(Some distracted driving conviction data via the Globe & Mail.)
Pulled over for driving while using a mobile device? The penalty you face varies depending on where in Canada you got caught, from zilch to $1,000. We used CAA data to break it all down by province, and include annual distracted driving convictions, too.
Newfoundland and Labrador: $100 to $400 and 4 demerit points; 1,018 convictions annually
Quebec: $115 to $154 and three demerit points; 47,000-plus convictions annually
New Brunswick: $172.50 and 3 demerit points; 1,389 convictions annually
Manitoba: $200 and 5 demerit points; 2,875-plus convictions annually
Nova Scotia: $233.95 to $578.95 and 4 demerit points; 4,841 convictions annually
Yukon: $250 and 3 demerit points; 84 convictions annually
Saskatchewan: $280 and 4 demerit points; 4,300 convictions annually
Alberta: $287; 27,112 convictions annually
Northwest Territories: $322 and 3 demerit points; 183-plus convictions annually
British Columbia: $368 and 4 demerit points; 48,000 convictions annually
Ontario: $490 to $1,000 and 3 demerit points; 63,813-plus convictions annually
Prince Edward Island: $500 to $1,200 and 5 demerit points; 215 convictions annually
Nunavut: no penalty
Newfoundland banned handheld cell phones, along with text messaging on any device and programming GPS devices while driving, beginning April 2003. In 2010, they upgraded the penalty from a $45-to-$180 fine to a $100-to-$400 fine with demerit points.
In Quebec, using any handheld device with a phone function can net you a distracted driving fine; using the same device hands-free is also not allowed. The fine, now $115 to $154, was originally $80 to $100 when the laws were drafted in April 2008.
Any handheld electronic device use is barred while driving under New Brunswick’s laws, drafted June 2011.
Manitoba kicked their distracted driving laws from January 2010 up a notch or two in April 2013, adding a two-demerit point hit to offenders’ records on top of a fine. Then in summer 2015, they upped that to five demerit points.
In Nova Scotia, as of February 2015, you face a $233.95 fine for your first distracted driving offence (up from the old $164), a $348 hit for your second (previously $222), and a $578 penalty for any time caught after that, plus a max four demerit points. Like Newfoundland, they include handheld cell phone use and any sort of text messaging in their laws, but as of spring 2014 were considering broadening it to include personal grooming or having pets on drivers’ laps.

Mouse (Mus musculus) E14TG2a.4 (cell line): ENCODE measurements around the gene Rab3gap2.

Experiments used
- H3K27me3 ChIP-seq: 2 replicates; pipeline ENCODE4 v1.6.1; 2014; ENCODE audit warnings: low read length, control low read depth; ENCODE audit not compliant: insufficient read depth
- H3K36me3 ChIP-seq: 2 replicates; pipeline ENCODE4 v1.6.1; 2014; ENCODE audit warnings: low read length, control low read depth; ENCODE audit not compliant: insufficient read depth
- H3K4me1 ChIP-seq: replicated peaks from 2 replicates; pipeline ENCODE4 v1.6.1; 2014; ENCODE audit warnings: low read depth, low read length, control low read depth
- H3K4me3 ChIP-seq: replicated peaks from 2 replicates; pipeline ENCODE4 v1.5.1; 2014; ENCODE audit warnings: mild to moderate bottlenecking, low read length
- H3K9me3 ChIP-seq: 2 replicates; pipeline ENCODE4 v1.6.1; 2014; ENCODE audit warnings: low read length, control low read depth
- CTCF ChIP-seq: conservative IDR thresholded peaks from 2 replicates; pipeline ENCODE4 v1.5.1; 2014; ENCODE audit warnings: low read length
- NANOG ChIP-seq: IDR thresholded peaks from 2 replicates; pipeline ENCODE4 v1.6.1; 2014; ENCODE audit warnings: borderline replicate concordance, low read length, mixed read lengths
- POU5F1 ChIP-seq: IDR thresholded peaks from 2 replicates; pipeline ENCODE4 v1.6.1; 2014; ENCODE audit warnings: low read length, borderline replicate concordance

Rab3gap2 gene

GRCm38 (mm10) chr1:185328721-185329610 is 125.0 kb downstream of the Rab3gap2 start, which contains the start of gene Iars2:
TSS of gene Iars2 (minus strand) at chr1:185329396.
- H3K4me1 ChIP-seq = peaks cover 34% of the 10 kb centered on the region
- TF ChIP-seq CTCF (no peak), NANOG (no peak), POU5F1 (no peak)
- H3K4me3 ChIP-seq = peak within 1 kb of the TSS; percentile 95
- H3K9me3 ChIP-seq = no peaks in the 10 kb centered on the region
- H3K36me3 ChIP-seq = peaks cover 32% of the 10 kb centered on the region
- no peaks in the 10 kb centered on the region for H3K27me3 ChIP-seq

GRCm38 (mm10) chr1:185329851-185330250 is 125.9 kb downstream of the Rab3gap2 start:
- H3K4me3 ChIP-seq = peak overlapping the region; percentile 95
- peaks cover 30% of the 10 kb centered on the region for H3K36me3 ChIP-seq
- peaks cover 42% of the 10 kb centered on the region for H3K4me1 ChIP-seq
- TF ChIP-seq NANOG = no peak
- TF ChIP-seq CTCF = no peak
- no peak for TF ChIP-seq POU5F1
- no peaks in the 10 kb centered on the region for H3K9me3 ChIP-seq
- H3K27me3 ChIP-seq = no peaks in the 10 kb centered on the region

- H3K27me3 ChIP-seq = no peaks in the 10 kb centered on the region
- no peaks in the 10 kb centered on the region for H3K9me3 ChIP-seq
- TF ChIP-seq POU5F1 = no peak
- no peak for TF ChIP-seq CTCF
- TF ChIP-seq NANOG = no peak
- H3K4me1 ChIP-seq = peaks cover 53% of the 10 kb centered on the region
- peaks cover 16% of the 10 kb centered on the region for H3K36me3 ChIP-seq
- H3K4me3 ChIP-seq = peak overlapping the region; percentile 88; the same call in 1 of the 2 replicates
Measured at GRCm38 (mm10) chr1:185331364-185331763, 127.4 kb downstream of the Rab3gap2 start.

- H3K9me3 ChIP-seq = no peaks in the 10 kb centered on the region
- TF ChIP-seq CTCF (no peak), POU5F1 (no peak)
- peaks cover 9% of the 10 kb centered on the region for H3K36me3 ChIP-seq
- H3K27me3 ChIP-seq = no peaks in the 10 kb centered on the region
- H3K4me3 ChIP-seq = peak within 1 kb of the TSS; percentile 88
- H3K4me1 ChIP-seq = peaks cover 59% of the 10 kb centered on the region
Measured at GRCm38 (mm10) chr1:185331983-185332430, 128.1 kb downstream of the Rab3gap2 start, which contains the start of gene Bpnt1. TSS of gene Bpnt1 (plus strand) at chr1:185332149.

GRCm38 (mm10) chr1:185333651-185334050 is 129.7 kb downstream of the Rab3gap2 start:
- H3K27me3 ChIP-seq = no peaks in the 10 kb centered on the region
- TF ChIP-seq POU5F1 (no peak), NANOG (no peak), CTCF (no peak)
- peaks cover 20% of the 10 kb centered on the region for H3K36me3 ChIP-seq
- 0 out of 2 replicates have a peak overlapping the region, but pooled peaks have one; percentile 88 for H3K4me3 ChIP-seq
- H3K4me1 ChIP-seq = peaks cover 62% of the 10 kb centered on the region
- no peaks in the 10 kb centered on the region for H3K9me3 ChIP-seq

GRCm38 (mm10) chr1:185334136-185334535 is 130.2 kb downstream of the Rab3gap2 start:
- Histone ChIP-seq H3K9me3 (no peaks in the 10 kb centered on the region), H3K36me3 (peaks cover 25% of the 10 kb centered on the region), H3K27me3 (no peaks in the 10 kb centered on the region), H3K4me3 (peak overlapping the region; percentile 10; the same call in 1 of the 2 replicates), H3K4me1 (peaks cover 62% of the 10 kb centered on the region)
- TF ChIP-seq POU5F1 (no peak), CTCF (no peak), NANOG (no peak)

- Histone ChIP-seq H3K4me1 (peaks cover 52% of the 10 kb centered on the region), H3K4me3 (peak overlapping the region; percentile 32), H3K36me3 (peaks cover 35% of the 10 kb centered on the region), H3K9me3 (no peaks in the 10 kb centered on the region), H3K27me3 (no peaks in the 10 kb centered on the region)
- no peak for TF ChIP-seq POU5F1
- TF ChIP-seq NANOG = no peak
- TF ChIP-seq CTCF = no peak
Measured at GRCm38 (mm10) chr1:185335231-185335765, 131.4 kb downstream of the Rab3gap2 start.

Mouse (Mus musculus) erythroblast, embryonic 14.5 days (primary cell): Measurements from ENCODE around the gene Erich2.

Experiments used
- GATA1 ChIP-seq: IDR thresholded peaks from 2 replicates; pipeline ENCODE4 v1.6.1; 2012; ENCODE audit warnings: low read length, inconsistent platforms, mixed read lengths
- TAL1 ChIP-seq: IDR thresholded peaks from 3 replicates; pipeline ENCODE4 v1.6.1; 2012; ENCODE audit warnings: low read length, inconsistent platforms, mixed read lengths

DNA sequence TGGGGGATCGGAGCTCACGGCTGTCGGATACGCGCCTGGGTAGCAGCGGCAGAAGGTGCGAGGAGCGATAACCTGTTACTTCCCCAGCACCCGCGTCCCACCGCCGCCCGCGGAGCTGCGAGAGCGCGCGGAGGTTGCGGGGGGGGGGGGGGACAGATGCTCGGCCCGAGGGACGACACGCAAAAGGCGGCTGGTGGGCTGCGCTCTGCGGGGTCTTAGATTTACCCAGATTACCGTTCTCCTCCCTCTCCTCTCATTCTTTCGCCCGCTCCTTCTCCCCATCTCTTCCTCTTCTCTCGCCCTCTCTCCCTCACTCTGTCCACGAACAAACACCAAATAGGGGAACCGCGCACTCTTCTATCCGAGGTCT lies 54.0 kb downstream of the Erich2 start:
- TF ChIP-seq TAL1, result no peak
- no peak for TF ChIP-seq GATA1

The Yukon’s distracted driving laws date back to April 2011, and though the province has some of the lowest distracted driver conviction rates in the country, its fines are among the largest.
Drivers across the province have been barred from using handheld communication equipment since January 2010, but new drivers are also not allowed to use any sort of device hands-free.
Alberta is the only province who’ll stick you with a fine not only for texting or using a cell phone, but also for reading, writing or grooming while behind the wheel. Even petting a dog in your lap could mean a $287 penalty. Nova Scotia is considering broadening their distracted driving definitions to cover similar acts.
In June 2014, the Territories updated their January 2012 distracted driving laws so that the penalty handed out to offenders went from $115 to $322, the fattest fine in the country.
B.C.‘s laws, which went into effect 2010, ban handheld device use in general and hands-free use for novice drivers. But, similar to Alberta’s laws, they can technically include eating while driving or having a pet in your lap. As of June 2016, these tickets almost doubled in cost, and coupled with the price of paying off the demerit points technically start at $543 for a first offense. The demerit point cost rises with each infraction until, if you somehow net a 10th offense, you’ll pay $14,888, including the cost of the ticket.
When they were introduced in October 2009, Ontario’s distracted driving laws had a $155 fine attached to them. In March 2014, they were adjusted to between $60 to $500. Legislation that went into effect September 2015 raised that set fine to $490, and lets judges issue a penalty of up tp $1,000, plus hand them three demerit points.
The laws P.E.I. wrote up in January 2010 specifically bar any handheld wireless communication device use while driving. While about average for the country when written, the province doubled the minimum fine to $500 last summer and tripled the max fine to $1,200, plus raised the demerit point penalty to five, from three.
Canada’s newest territory is also the only one without any distracted driving laws on its books—but maybe it doesn’t need ‘em, since it doesn’t have a highway and has only a few paved roads. Collisions caused by lack of attention do come with a maximum $5,000 fine, there, though, plus up to six months in prison.